“But They Were Silent”

And he said to them, “Is it lawful on the Sabbath to do good or to do harm, to save life or to kill?” But they were silent.” (Mark 3:4, ESV)

Jesus questions those at the synagogue who are witnesses to the man with the withered hand.  Luke tells us that the man’s right hand was withered, which must surely mean that he could do no manual labor, or none for which anyone would pay him a living wage.  He was most surely destitute and unable to provide for himself or his family (if he had one).  This was an intolerable situation in a culture in which men were obligated to provide for their families, indeed what made one a man was his ability to do just that.

The Pharisees and those in attendance at the synagogue know all this.  They know what it meant to have a useless hand.  They knew that God called men to provide for themselves and for their families.  At the moment of truth (as it were) when Jesus confronts them with this stark question, “Is it lawful on the Sabbath to do good or to do harm, to save life or to kill?”  They stand mute.  They refuse to answer, and their refusal is damning for it surely indicates that they fully understood both Jesus’ question and the answer to that question.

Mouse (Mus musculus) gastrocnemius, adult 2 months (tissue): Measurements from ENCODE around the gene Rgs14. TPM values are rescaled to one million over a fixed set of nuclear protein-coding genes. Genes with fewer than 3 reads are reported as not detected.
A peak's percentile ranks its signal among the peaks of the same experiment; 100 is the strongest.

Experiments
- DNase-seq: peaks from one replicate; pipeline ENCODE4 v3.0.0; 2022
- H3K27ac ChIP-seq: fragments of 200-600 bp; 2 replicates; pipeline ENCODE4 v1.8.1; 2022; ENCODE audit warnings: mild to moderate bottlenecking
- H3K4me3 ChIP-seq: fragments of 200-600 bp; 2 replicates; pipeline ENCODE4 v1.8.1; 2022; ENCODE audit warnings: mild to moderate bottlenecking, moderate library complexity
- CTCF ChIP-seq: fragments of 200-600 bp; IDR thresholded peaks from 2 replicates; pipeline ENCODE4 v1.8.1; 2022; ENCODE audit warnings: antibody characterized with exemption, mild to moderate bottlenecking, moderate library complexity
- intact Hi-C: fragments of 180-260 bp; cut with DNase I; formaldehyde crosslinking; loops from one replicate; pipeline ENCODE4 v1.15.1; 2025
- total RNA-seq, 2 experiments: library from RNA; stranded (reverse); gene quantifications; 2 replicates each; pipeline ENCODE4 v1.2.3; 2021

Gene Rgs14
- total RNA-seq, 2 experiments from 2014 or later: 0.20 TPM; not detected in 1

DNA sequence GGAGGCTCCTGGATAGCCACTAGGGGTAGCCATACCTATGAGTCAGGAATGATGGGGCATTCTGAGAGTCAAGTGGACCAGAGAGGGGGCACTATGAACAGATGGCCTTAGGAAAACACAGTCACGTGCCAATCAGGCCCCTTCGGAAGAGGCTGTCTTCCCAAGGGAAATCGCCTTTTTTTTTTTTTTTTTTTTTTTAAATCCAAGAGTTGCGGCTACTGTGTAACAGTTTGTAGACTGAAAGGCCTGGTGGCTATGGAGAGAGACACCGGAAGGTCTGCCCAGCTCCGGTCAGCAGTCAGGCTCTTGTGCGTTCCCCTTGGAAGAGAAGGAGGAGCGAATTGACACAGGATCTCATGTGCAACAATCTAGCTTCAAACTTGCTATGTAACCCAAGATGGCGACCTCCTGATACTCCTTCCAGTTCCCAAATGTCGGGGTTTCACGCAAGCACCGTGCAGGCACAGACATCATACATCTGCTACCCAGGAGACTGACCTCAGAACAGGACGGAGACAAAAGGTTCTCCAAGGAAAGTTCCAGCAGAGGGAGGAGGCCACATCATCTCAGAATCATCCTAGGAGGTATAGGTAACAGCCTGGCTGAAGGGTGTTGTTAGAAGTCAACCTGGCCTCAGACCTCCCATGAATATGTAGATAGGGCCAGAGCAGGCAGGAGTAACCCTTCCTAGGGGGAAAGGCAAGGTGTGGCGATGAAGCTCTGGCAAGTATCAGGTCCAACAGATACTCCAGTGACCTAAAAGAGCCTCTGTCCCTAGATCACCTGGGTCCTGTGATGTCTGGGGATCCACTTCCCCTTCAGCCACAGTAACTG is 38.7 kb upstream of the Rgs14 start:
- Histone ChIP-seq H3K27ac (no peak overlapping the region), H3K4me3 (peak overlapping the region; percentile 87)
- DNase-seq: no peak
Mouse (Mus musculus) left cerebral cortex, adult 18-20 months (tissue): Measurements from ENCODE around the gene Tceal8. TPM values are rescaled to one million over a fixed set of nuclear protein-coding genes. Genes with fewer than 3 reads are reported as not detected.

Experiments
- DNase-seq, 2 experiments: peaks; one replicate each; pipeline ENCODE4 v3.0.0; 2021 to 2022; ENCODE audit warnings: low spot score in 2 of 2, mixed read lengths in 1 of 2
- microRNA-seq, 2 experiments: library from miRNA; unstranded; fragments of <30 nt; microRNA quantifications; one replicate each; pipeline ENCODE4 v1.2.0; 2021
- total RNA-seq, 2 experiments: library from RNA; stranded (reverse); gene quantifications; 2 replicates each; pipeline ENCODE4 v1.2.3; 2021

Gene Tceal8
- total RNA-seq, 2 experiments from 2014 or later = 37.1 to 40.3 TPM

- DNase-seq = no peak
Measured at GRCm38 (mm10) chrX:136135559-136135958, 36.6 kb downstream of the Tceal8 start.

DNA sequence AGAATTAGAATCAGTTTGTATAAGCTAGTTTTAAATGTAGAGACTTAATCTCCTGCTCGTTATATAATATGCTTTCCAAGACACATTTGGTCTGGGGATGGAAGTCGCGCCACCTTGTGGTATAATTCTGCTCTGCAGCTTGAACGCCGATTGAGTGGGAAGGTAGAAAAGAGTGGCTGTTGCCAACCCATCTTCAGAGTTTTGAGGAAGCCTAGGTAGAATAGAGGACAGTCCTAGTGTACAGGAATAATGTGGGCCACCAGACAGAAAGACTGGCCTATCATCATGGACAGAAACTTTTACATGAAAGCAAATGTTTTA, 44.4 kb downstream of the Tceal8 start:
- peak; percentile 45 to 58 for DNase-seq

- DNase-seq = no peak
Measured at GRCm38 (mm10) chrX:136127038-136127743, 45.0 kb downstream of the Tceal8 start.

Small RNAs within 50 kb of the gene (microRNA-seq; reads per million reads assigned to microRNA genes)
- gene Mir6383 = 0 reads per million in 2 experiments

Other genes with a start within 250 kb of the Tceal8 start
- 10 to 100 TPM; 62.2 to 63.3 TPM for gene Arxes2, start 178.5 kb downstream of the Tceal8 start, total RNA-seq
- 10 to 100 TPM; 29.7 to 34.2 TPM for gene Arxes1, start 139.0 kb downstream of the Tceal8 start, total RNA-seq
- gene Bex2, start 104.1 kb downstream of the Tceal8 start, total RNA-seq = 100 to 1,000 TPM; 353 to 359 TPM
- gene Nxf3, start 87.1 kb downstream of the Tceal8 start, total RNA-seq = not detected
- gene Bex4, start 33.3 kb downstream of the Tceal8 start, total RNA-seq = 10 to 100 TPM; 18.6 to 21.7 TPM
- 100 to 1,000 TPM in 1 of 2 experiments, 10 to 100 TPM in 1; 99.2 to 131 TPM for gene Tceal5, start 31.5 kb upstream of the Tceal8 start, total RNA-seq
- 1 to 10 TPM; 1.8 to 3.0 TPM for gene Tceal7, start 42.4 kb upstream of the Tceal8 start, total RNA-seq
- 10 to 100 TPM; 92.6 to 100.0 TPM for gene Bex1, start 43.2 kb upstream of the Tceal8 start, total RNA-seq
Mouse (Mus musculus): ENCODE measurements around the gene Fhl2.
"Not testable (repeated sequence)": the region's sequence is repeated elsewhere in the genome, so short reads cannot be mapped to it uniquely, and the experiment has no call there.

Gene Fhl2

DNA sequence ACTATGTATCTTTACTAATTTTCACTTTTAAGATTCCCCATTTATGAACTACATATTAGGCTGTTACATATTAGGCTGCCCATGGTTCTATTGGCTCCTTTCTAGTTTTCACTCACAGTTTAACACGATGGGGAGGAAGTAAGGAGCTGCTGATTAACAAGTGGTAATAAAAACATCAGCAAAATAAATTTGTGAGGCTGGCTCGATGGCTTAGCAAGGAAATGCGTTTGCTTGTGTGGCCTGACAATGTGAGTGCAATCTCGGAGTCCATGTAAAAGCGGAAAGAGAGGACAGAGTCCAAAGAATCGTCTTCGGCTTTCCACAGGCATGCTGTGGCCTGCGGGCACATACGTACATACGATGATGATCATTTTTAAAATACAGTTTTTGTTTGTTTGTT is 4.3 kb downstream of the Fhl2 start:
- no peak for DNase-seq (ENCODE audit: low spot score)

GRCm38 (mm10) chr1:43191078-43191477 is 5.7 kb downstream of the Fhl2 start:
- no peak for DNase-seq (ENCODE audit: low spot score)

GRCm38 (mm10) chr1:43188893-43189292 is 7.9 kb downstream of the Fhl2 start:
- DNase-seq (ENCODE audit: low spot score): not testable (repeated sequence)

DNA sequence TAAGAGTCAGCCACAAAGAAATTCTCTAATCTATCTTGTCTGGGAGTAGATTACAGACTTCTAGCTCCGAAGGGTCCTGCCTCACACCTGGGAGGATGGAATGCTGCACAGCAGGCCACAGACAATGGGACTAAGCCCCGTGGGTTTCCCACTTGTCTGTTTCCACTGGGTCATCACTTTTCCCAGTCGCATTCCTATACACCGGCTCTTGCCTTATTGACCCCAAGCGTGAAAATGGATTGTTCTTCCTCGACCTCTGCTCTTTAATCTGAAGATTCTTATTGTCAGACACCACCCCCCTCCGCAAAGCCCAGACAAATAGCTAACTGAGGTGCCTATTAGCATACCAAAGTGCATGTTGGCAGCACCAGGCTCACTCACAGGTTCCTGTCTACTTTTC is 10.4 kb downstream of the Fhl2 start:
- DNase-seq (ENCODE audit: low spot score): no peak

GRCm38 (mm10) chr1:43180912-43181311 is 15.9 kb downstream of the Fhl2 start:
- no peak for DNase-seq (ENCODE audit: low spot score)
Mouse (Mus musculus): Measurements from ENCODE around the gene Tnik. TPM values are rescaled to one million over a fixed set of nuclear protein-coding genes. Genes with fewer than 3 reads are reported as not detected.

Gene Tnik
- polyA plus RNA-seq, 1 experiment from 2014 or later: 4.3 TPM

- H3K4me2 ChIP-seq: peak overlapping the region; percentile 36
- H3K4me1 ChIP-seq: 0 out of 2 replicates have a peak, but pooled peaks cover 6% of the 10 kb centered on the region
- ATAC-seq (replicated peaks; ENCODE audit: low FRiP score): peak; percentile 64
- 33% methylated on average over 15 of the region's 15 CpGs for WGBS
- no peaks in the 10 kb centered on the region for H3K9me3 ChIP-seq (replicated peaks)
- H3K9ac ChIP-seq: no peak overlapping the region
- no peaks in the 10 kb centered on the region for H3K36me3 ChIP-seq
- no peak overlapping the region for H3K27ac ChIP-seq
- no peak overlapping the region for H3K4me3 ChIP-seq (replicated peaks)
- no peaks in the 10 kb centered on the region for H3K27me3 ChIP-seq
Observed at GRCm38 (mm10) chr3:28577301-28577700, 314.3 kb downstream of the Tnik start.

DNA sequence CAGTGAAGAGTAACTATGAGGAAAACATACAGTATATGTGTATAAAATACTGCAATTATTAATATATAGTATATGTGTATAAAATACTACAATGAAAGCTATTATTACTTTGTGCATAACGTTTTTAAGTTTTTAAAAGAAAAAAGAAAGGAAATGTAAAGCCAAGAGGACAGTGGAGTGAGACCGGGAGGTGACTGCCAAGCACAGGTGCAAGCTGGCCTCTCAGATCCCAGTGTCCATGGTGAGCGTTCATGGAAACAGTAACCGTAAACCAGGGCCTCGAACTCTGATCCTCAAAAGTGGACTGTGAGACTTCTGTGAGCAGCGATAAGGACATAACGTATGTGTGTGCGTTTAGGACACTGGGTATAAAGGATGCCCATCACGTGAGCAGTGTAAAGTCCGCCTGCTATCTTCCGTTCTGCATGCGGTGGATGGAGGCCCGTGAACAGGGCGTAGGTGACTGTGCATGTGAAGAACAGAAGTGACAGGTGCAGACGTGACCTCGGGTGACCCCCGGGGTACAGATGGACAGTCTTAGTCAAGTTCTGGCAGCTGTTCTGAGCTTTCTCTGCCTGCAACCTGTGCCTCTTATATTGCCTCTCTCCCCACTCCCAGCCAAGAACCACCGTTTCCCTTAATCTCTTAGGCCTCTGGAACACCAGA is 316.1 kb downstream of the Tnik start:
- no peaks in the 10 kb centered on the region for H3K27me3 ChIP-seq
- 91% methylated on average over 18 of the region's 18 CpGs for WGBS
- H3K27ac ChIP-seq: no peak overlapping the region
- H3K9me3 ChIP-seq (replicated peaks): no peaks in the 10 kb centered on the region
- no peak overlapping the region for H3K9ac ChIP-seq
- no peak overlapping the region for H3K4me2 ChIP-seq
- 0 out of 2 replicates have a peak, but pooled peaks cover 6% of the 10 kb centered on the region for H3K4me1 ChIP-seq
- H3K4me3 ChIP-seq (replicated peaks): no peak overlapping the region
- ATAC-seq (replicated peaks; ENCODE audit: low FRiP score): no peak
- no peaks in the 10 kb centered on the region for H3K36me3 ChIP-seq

• They were silent because they knew the answer to Jesus’ question.  They knew what ought to be done.
  • They were silent because they fundamentally lacked compassion for people around them, especially people in vital need.
  • They were silent because the rules they followed were more important than a man’s well being and ability to work for a living.
  • They were silent because they hated Jesus and wanted nothing more than to destroy him.

But Jesus was not silent.

“Stretch out your hand.”  Three words [in the Greek], that is all that Jesus says and that is all that he needs to say.  The man stretches out his hand and in an instant it is restored and he is whole.

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